Know the world is a mirror from head to foot,

In every atom a hundred blazing suns.

If you cleave the heart of one drop of water,

A hundred pure oceans emerge from it.

If you examine closely each grain of sand,

A thousand Adams may be seen in it.

In its members a gnat is like an elephant;

In its qualities a drop of rain is like the Nile.

The heart of a barley-corn equals a hundred harvests,

A world dwells in the heart of a millet seed.

In the wing of a gnat is the ocean of the life,

In the pupil of the eye a heaven;

What though the grain of the heart be small,

It is a station for the Lord of both worlds to dwell therein. (Translated by E. H. Whinfield)

This way of looking at everything may lead a believer to embrace the doctrine of wahdat-al wujud, the interpretation of oneness of existence. This results in the denial of the existence of the universe and because of the belief that the only thing that exists is God. One remark necessary at this point is that this might sound a lot like pantheism. However, a critical distinction is that in pantheism, what is denied is God, not the universe. Actually, many people, in trying to integrate the perspective of holographic universe with Sufism, adopt the Sufi belief “hama ost,” meaning “All is He,” another name for wahdat-al wujud. But the holographic metaphor, as presented above, may better serve in our attempt to understand God’s Unity (tawhid) without denying the universe. Thinking all beings as an interference of God’s names is consistent with the faith that every entity is a Divine location. However, note that we drew the distinction between Divine Names and Divine Attributes. Every being is kept in existence through God’s names. Things exist not because God abides in them with his infinite Being. In other words, and most importantly, it is not that God Himself is everywhere in the cosmos, but rather that His Names are present at every point. He does not dwell in cosmos, but is, instead, the source of cosmos. He is eternal-while cosmos ceases to exist once its connection to Him is cut. This standpoint is referred in Sufism as “hama az ost,” meaning “All is from Him.” In this view, the existence of universe is not denied but its level of existence can be questioned. If the true existence is defined as God’s Absolute existence, the universe does not have a true existence but is still in a mode of existence which is temporal and contingent. This existential challenge is explained by Islamic thinkers through the example of a shadow. The relationship of creation to the Creator is like that between a shadow and the actual shape. Thus, the likeness witnessed in a shadow and a hologram is such that we can conceptualize God’s manifestation-but He is not limited by these dimensions.

In fact, the similitude of hologram can also help us to conceive the spiritual unveiling. Interference patterns originating from different objects can be recorded on the same film by projecting the laser beams at different and varying angles. In such a case, depending on the direction and frequency of the beam that you send through the film, a different three-dimensional image will appear. Two points to emphasize are that the use of laser light is necessary to see the higher dimensionality, and that one can see different realities. In a similar fashion, in a spiritual journey, a traveler needs to have radiance from God’s light to be able to witness further dimensions. With the light of God, spiritual unveiling occurs and a Sufi may see different instances of a reality depending upon His station, which Divine name He is reflecting on or reciting, etc. Thus, the complex information that every element in the universe can reveal about every other entity depends on the fact that God’s names denote each other. We can further use the notion of interference to delineate the concept of ranking in God’s manifestation. In an interference pattern, not all points have the same brightness. The degree of brightness depends on the location and the way the two lights overlap. There are even points where no light can be observed. This, however, does not mean there is no light there; it simply cannot be seen due to destructive interference. Extrapolating this into God’s manifestation, every entity is a Divine location, even if it cannot manifest Him.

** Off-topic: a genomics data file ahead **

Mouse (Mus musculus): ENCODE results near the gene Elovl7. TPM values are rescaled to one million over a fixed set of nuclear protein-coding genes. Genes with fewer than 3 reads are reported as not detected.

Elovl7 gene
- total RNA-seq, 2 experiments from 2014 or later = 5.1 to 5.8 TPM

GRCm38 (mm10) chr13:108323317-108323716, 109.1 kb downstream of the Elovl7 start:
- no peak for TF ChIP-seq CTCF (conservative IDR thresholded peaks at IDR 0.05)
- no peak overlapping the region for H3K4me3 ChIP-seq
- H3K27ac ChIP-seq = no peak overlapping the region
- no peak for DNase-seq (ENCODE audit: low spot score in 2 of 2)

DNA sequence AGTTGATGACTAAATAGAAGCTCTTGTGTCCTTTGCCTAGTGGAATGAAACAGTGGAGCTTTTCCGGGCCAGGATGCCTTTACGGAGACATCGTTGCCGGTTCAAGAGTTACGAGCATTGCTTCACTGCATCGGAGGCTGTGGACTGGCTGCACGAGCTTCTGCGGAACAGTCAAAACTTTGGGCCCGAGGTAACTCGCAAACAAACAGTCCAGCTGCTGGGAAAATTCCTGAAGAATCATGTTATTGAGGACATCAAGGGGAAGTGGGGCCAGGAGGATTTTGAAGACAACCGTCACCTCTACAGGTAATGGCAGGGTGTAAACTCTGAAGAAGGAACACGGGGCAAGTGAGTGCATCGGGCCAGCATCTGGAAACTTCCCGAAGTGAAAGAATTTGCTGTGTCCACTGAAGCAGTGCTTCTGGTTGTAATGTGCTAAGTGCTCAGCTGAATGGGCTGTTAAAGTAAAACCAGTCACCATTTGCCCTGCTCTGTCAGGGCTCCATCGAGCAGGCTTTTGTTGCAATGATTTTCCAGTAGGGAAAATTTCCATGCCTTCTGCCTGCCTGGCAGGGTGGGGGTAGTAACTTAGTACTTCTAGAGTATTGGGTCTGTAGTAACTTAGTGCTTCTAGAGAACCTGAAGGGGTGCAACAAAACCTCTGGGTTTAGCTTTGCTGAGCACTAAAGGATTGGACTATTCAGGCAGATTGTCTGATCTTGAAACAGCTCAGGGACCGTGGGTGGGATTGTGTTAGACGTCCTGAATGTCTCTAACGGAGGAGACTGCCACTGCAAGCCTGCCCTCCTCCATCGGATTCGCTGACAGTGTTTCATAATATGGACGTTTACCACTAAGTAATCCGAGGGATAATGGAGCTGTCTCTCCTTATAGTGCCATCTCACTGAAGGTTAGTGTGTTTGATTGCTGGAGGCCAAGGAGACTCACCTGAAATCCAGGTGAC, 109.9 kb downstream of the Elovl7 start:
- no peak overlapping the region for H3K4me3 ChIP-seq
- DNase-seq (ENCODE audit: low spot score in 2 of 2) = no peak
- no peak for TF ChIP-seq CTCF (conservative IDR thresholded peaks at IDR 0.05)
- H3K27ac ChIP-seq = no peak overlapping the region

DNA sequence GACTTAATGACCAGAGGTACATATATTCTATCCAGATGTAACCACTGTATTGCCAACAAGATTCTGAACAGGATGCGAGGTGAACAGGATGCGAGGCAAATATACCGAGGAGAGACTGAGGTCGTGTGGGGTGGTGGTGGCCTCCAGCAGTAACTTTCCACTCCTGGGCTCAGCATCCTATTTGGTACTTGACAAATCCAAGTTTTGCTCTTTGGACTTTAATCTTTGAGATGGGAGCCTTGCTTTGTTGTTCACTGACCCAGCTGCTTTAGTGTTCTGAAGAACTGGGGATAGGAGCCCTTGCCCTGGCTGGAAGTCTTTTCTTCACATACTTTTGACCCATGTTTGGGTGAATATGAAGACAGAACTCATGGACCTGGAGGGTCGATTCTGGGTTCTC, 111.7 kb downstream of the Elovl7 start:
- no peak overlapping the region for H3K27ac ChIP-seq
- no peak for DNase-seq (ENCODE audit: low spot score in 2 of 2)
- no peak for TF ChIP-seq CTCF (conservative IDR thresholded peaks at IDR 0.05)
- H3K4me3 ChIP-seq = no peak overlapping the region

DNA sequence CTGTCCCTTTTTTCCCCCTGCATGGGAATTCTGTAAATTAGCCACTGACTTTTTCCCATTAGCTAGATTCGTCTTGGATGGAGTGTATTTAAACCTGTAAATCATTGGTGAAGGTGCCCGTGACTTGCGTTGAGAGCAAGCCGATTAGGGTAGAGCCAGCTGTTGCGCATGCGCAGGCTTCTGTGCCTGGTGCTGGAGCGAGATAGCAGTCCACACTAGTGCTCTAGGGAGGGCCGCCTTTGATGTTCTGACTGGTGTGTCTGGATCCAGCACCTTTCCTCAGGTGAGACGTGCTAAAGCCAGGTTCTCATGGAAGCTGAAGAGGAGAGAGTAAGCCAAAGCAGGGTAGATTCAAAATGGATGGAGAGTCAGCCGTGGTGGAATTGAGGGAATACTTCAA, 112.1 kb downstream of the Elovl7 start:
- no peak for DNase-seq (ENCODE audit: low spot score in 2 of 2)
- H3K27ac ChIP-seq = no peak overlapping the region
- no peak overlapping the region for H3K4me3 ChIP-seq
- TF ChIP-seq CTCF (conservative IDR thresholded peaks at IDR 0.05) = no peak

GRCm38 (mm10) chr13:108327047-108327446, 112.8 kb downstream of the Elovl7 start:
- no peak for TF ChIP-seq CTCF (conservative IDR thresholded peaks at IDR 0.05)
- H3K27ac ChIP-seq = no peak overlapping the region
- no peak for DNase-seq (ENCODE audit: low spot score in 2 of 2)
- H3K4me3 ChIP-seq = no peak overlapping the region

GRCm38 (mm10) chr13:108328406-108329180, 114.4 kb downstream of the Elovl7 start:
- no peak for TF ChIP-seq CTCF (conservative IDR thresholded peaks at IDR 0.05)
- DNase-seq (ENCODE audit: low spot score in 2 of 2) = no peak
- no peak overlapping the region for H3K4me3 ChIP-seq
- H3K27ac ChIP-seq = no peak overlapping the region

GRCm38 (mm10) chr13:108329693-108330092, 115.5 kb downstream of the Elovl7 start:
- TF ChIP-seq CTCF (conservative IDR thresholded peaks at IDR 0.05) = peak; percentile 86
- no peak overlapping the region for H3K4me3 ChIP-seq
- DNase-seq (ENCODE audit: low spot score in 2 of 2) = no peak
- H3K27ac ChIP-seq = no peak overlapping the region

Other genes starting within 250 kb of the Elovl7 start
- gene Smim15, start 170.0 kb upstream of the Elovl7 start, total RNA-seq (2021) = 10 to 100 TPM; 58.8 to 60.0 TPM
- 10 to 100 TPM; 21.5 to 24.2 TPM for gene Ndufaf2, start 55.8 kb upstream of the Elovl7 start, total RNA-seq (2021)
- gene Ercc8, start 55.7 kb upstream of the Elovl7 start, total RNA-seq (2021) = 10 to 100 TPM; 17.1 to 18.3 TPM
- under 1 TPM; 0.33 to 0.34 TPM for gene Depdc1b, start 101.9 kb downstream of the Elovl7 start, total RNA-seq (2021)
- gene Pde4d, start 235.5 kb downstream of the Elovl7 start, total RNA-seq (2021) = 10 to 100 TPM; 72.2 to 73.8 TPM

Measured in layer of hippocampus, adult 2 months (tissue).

To end this train of thought, we should find an answer to a mysterious question. If everything in four-dimensional space-time comes into existence once a higher reality is projected on the void of darkness by God’s Light, what, then, is that higher multidimensional reality? It is a reality which can only be witnessed by those who see behind the appearance of things-by those who free themselves from the material world and carnal desires. It is, perhaps, the Preserved Tablet (Lawh al-Mahfuz) mentioned in chapter, The Constellations (Buruj). Ultimately, this is a question that can only be answered by those who have purified their hearts and can see beyond.